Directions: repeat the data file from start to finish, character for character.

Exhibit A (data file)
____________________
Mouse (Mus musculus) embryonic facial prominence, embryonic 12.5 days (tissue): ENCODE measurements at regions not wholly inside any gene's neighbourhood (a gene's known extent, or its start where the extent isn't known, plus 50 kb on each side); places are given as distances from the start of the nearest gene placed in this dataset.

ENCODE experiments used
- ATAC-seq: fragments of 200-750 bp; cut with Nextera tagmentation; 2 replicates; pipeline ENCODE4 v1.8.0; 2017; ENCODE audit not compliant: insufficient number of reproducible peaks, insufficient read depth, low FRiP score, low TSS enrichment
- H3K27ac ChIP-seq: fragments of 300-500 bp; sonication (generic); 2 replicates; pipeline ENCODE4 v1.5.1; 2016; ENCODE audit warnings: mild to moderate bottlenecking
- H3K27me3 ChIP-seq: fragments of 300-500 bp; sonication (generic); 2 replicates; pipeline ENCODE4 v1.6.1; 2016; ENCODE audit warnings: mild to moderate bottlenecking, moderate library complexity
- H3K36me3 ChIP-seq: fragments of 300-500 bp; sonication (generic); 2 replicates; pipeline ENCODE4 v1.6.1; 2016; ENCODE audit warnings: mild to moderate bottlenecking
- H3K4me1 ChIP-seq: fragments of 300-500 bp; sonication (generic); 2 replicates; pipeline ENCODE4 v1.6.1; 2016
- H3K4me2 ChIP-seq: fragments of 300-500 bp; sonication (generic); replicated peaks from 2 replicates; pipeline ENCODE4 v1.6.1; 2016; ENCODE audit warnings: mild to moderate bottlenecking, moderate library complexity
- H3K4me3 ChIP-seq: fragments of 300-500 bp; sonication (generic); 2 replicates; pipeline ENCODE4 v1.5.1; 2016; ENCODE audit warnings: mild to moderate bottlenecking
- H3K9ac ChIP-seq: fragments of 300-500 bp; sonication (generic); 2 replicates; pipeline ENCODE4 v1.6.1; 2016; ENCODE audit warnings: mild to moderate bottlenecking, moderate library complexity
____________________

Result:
Mouse (Mus musculus) embryonic facial prominence, embryonic 12.5 days (tissue): ENCODE measurements at regions not wholly inside any gene's neighbourhood (a gene's known extent, or its start where the extent isn't known, plus 50 kb on each side); places are given as distances from the start of the nearest gene placed in this dataset.

ENCODE experiments used
- ATAC-seq: fragments of 200-750 bp; cut with Nextera tagmentation; 2 replicates; pipeline ENCODE4 v1.8.0; 2017; ENCODE audit not compliant: insufficient number of reproducible peaks, insufficient read depth, low FRiP score, low TSS enrichment
- H3K27ac ChIP-seq: fragments of 300-500 bp; sonication (generic); 2 replicates; pipeline ENCODE4 v1.5.1; 2016; ENCODE audit warnings: mild to moderate bottlenecking
- H3K27me3 ChIP-seq: fragments of 300-500 bp; sonication (generic); 2 replicates; pipeline ENCODE4 v1.6.1; 2016; ENCODE audit warnings: mild to moderate bottlenecking, moderate library complexity
- H3K36me3 ChIP-seq: fragments of 300-500 bp; sonication (generic); 2 replicates; pipeline ENCODE4 v1.6.1; 2016; ENCODE audit warnings: mild to moderate bottlenecking
- H3K4me1 ChIP-seq: fragments of 300-500 bp; sonication (generic); 2 replicates; pipeline ENCODE4 v1.6.1; 2016
- H3K4me2 ChIP-seq: fragments of 300-500 bp; sonication (generic); replicated peaks from 2 replicates; pipeline ENCODE4 v1.6.1; 2016; ENCODE audit warnings: mild to moderate bottlenecking, moderate library complexity
- H3K4me3 ChIP-seq: fragments of 300-500 bp; sonication (generic); 2 replicates; pipeline ENCODE4 v1.5.1; 2016; ENCODE audit warnings: mild to moderate bottlenecking
- H3K9ac ChIP-seq: fragments of 300-500 bp; sonication (generic); 2 replicates; pipeline ENCODE4 v1.6.1; 2016; ENCODE audit warnings: mild to moderate bottlenecking, moderate library complexity